After this dazzling sunset last night, it’s raining this morning and looks to be that way all day, as well as tomorrow. We’ve had lots of good sunshine in recent days, so this is an okay change. You would think that after these weeks and weeks of sheltering at home, reading books, and doing much of nothing, a rainy day would not be so welcome, but, I didn’t mind seeing the rain pouring off the roof when I opened my eyes early this morning. It’s a great day for soup making, more reading, more of nothing, and an excuse for a cozy fire and candles. Such a day, in the life of coronavirus, doesn’t ask much of me.
We have five family birthdays in the month of May, starting with me, last Friday. My day began with a beautiful early morning walk on the lake bed, just the two of us, out there on the vast expanse of sand. After a night’s misty rain, the budding cottonwoods along the bank filled the air with their heavenly scent. We watched a pair of eagles, heard Sandhill Cranes, and a Wilson Snipe’s constant call. When we got to the Flathead River, we could see how it was now beginning to flow over the lake bed, filling it up with melted snow from the mountains in the background. There was something so magical to actually watch it happen, in real time. I spent the day in Happy Birthday phone calls, text messages, emails, funny videos and cards, which literally filled the entire day. I don’t think I read the day’s bad news–at least that’s how I already remember it. For dinner, Rita had a little pizza birthday party on her front porch. It was a happy day. Don’s birthday was yesterday and he spent it mowing the lawn, and roping himself up on the roof so he could sweep off pine cones and needles. It was also Rich’s birthday over in Billings, where it was snowing. I think I won.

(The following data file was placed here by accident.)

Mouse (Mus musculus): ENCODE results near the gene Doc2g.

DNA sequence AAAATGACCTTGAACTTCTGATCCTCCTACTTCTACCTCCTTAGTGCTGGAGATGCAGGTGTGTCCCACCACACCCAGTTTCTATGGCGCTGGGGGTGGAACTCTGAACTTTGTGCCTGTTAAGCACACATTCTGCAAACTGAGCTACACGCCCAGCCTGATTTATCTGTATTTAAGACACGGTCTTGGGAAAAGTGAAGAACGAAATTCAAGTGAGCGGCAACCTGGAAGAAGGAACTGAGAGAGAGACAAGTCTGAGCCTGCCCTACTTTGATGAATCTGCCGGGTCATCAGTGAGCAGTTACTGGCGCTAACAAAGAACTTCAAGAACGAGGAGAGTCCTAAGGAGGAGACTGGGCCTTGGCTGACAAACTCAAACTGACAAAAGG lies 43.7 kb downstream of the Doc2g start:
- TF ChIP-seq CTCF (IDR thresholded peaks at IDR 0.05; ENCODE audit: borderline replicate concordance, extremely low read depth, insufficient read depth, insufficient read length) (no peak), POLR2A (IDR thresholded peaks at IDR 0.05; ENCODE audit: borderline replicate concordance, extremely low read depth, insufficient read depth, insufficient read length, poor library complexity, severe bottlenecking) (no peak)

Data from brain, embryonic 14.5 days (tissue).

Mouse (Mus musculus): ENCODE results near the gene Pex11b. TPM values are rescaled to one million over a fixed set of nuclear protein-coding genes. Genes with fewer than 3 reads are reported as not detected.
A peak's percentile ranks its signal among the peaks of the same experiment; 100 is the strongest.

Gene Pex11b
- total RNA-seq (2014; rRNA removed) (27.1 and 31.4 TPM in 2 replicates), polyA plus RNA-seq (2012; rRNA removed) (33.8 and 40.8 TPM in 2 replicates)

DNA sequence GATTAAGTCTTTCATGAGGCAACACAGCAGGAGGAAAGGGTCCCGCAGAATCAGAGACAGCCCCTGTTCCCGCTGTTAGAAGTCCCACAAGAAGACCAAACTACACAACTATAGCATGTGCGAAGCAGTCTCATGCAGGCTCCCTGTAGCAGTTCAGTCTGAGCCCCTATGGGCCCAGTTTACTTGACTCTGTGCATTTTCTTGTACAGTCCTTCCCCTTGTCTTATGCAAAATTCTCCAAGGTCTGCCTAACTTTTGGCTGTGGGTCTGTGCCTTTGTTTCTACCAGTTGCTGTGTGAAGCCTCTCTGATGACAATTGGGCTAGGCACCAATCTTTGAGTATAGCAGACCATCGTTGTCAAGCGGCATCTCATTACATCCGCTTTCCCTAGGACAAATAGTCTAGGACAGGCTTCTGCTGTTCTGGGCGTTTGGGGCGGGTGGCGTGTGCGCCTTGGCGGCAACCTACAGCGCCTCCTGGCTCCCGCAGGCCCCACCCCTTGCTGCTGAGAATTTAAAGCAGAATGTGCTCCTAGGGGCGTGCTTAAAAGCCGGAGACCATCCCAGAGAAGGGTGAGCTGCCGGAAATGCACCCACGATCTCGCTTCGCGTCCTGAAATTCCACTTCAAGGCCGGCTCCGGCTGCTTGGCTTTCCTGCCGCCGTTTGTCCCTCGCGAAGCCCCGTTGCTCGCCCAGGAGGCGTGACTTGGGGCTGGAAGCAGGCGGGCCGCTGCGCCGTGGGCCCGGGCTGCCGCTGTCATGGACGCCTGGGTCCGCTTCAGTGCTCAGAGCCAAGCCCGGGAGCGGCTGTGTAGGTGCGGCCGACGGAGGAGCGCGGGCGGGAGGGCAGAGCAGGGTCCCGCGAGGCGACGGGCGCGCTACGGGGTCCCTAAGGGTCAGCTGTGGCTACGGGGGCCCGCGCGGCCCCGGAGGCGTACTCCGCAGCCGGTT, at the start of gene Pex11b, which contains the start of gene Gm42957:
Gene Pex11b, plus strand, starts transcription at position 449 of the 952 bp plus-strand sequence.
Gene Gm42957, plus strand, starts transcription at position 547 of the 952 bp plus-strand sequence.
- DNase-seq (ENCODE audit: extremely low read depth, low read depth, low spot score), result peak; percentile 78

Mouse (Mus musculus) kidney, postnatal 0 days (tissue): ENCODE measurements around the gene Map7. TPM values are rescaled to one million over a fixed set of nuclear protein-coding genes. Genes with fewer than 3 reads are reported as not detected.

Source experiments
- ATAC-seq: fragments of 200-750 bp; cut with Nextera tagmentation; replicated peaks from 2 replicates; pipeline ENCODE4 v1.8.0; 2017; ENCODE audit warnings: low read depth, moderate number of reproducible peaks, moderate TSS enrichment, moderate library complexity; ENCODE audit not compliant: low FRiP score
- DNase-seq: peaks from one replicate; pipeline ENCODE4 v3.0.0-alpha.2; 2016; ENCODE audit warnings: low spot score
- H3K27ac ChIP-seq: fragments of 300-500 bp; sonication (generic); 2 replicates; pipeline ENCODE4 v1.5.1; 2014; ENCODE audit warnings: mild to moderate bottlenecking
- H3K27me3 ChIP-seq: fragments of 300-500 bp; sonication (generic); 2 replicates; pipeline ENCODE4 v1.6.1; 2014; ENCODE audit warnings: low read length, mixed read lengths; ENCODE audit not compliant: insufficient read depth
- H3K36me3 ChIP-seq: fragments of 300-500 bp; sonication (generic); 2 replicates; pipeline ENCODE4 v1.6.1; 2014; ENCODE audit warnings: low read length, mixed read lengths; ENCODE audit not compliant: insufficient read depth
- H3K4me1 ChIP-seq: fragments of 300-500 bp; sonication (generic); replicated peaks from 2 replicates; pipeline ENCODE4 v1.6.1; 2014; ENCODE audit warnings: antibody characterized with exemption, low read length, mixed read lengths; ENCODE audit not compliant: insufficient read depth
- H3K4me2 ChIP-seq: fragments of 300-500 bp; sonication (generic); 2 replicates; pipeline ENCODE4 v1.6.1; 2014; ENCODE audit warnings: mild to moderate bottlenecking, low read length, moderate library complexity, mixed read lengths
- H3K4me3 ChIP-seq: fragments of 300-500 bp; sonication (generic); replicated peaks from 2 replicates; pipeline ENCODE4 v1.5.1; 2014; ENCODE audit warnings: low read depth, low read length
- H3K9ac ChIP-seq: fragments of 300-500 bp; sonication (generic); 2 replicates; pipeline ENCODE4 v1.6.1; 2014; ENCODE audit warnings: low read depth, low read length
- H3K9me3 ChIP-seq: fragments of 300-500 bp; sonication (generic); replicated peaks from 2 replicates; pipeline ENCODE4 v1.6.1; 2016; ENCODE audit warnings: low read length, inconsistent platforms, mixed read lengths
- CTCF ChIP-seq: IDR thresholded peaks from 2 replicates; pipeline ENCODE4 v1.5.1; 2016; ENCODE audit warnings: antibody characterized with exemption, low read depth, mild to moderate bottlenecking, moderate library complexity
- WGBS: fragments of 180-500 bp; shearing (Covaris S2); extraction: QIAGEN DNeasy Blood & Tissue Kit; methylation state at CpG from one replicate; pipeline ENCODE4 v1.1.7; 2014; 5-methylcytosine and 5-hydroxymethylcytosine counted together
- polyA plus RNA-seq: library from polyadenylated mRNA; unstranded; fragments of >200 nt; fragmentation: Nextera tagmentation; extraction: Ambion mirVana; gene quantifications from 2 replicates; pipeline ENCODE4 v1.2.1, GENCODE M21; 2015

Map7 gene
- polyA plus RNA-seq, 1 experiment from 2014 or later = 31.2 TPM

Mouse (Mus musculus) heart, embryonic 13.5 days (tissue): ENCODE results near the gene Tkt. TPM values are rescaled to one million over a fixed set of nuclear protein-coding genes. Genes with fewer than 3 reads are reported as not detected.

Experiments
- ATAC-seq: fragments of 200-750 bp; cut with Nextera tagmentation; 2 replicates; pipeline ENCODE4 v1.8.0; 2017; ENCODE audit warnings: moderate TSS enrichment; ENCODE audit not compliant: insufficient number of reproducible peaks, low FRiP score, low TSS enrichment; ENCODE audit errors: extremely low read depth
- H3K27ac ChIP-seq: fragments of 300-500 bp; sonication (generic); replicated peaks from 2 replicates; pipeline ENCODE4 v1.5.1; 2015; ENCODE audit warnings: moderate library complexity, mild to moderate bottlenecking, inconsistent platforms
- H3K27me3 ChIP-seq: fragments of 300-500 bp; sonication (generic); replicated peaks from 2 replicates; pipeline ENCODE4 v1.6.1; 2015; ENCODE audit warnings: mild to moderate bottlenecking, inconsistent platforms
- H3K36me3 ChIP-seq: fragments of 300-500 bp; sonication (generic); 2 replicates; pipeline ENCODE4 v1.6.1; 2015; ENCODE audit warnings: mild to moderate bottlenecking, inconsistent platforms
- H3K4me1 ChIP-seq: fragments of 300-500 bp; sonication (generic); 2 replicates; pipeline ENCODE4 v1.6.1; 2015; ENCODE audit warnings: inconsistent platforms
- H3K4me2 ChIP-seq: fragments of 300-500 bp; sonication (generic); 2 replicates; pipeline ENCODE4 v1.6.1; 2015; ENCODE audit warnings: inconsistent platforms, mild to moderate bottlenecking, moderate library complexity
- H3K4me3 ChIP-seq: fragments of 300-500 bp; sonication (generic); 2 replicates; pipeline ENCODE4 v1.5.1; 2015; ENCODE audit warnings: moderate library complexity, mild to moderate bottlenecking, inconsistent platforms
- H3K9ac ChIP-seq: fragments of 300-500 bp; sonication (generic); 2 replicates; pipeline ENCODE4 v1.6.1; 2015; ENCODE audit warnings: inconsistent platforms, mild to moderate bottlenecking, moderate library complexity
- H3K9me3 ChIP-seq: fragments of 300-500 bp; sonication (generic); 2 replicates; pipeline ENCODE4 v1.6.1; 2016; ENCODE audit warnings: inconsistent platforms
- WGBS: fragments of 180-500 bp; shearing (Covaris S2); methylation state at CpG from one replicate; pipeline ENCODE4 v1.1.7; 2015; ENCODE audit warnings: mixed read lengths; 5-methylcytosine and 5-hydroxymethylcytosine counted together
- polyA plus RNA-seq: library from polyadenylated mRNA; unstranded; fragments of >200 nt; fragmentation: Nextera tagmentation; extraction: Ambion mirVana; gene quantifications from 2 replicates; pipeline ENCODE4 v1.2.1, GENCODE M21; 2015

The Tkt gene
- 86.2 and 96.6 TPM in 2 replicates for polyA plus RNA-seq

In a few more days, it will be Fletcher’s 19th birthday (NINETEEN!) and Duncan’s 16th, which fills me with memories of having been there on the days they were born, and the profound joy it’s brought to my life to love them. Fletcher has just been back with his family in Billings for a little over a week, after spending nearly two months in Berkeley with Val and her family, when Western Washington closed due to Covid. My youngest grandson, Eamon, adores his oldest cousin, and was always thrilled to go for bike rides and walks with him. When his Mom asked what they did on their walks, Eamon told her that they tried to name the spring flowers–which, of course, is what grandmas always teach on walks with their young grandchildren. On my birthday, Duncan texted me a photo of an allium flower that had budded in the backyard of the rented house in Billings, which they’ve recently moved into. Years ago, when he and Anna had just started elementary school, I would walk them there in the mornings on my visits, and in springtime, we would look for budding flowers. Once, there was a tall spindly purple one, which I didn’t recognize, and told them I would google it, and report back when I walked them home. It was an allium gladiator, and we three sat at their kitchen table and each drew a picture of it. I didn’t mention that it’s from the humble onion family and its Latin translation is garlic–we all thought it was beautiful. In Duncan’s text, he wrote, “it’s our flower and I’m so glad I can look at them every day and think about you!” I’m telling you, here in the time of coronavirus, when something makes me cry every day, it was the happiest of birthdays for me.
The Ponds, by Mary Oliver
are so perfect
I can hardly believe
their lapped light crowding
Nobody could count all of them —
the muskrats swimming
among the pads and the grasses
can reach out
their muscular arms and touch
only so many, they are that
rife and wild.
But what in this world
I bend closer and see
how this one is clearly lopsided —
and that one wears an orange blight —
and this one is a glossy cheek
half nibbled away —
and that one is a slumped purse
full of its own
Still, what I want in my life
is to be willing
to be dazzled —
to cast aside the weight of facts
and maybe even
to float a little
above this difficult world.
I want to believe I am looking
into the white fire of a great mystery.
I want to believe that the imperfections are nothing —
that the light is everything — that it is more than the sum
of each flawed blossom rising and fading. And I do.